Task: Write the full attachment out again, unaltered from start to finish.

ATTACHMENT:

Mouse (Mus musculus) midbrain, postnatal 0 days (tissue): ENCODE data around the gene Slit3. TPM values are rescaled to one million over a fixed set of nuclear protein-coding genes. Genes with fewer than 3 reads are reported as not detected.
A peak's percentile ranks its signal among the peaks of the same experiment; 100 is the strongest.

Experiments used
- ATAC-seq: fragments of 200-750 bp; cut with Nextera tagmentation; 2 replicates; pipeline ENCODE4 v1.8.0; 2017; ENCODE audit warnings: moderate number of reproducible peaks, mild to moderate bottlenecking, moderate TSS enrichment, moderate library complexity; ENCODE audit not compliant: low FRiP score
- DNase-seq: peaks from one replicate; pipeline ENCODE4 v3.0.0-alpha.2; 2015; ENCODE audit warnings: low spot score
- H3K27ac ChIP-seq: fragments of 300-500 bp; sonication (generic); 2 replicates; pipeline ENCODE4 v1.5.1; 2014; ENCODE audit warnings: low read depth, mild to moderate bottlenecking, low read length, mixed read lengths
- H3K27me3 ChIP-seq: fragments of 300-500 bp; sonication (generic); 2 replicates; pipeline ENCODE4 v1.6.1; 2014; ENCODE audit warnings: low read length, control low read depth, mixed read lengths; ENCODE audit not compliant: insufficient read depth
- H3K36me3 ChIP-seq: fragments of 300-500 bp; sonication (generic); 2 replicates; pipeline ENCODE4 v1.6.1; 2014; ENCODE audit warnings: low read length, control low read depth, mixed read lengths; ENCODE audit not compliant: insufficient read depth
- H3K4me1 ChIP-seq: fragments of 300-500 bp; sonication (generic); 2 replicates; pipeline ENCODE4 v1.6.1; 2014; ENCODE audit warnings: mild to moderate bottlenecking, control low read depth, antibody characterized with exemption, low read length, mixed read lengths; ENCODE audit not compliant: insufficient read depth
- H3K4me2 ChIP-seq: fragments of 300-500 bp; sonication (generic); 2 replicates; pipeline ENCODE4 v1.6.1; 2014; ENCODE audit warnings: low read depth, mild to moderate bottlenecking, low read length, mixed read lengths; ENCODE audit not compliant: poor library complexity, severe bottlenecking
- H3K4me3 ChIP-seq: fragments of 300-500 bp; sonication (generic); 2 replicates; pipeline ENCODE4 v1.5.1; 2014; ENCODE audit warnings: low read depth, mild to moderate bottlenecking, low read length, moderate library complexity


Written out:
Mouse (Mus musculus) midbrain, postnatal 0 days (tissue): ENCODE data around the gene Slit3. TPM values are rescaled to one million over a fixed set of nuclear protein-coding genes. Genes with fewer than 3 reads are reported as not detected.
A peak's percentile ranks its signal among the peaks of the same experiment; 100 is the strongest.

Experiments used
- ATAC-seq: fragments of 200-750 bp; cut with Nextera tagmentation; 2 replicates; pipeline ENCODE4 v1.8.0; 2017; ENCODE audit warnings: moderate number of reproducible peaks, mild to moderate bottlenecking, moderate TSS enrichment, moderate library complexity; ENCODE audit not compliant: low FRiP score
- DNase-seq: peaks from one replicate; pipeline ENCODE4 v3.0.0-alpha.2; 2015; ENCODE audit warnings: low spot score
- H3K27ac ChIP-seq: fragments of 300-500 bp; sonication (generic); 2 replicates; pipeline ENCODE4 v1.5.1; 2014; ENCODE audit warnings: low read depth, mild to moderate bottlenecking, low read length, mixed read lengths
- H3K27me3 ChIP-seq: fragments of 300-500 bp; sonication (generic); 2 replicates; pipeline ENCODE4 v1.6.1; 2014; ENCODE audit warnings: low read length, control low read depth, mixed read lengths; ENCODE audit not compliant: insufficient read depth
- H3K36me3 ChIP-seq: fragments of 300-500 bp; sonication (generic); 2 replicates; pipeline ENCODE4 v1.6.1; 2014; ENCODE audit warnings: low read length, control low read depth, mixed read lengths; ENCODE audit not compliant: insufficient read depth
- H3K4me1 ChIP-seq: fragments of 300-500 bp; sonication (generic); 2 replicates; pipeline ENCODE4 v1.6.1; 2014; ENCODE audit warnings: mild to moderate bottlenecking, control low read depth, antibody characterized with exemption, low read length, mixed read lengths; ENCODE audit not compliant: insufficient read depth
- H3K4me2 ChIP-seq: fragments of 300-500 bp; sonication (generic); 2 replicates; pipeline ENCODE4 v1.6.1; 2014; ENCODE audit warnings: low read depth, mild to moderate bottlenecking, low read length, mixed read lengths; ENCODE audit not compliant: poor library complexity, severe bottlenecking
- H3K4me3 ChIP-seq: fragments of 300-500 bp; sonication (generic); 2 replicates; pipeline ENCODE4 v1.5.1; 2014; ENCODE audit warnings: low read depth, mild to moderate bottlenecking, low read length, moderate library complexity